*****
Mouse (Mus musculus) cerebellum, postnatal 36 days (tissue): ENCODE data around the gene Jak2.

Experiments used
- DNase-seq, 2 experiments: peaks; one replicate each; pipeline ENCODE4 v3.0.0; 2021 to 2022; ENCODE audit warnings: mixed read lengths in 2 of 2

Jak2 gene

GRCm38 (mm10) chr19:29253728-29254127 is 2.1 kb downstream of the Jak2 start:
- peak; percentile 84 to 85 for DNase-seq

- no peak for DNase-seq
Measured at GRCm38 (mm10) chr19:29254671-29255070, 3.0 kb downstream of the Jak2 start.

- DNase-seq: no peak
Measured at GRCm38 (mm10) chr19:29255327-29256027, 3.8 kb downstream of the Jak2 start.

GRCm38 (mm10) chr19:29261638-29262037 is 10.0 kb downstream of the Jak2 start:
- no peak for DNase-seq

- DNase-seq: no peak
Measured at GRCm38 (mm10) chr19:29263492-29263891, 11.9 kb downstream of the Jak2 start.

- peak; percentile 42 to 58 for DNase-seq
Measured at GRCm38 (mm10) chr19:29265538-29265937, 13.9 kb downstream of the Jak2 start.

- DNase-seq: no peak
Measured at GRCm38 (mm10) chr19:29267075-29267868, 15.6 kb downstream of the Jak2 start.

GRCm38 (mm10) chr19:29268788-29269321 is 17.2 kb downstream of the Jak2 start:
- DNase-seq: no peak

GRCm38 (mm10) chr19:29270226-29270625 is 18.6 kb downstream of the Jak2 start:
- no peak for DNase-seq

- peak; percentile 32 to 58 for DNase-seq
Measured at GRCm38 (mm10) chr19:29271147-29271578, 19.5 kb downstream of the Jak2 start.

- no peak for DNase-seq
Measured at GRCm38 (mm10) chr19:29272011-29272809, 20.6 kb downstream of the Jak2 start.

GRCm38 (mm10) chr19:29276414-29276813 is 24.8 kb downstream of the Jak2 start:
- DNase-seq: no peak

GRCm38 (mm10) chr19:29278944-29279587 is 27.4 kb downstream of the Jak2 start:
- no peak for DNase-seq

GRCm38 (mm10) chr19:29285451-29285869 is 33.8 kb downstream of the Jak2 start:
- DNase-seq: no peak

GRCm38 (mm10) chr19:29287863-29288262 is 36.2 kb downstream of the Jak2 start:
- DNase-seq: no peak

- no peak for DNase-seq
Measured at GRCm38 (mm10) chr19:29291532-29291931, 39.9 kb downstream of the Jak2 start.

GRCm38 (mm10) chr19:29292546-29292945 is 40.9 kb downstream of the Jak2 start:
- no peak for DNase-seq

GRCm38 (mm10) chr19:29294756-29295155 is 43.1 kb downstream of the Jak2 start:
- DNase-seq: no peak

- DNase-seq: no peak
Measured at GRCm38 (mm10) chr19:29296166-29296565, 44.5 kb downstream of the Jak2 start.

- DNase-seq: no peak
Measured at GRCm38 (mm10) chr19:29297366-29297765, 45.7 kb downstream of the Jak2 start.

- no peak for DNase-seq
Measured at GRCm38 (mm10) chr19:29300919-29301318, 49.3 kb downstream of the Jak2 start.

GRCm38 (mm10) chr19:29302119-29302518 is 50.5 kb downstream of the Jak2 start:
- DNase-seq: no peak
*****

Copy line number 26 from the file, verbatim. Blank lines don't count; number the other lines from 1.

Measured at GRCm38 (mm10) chr19:29272011-29272809, 20.6 kb downstream of the Jak2 start.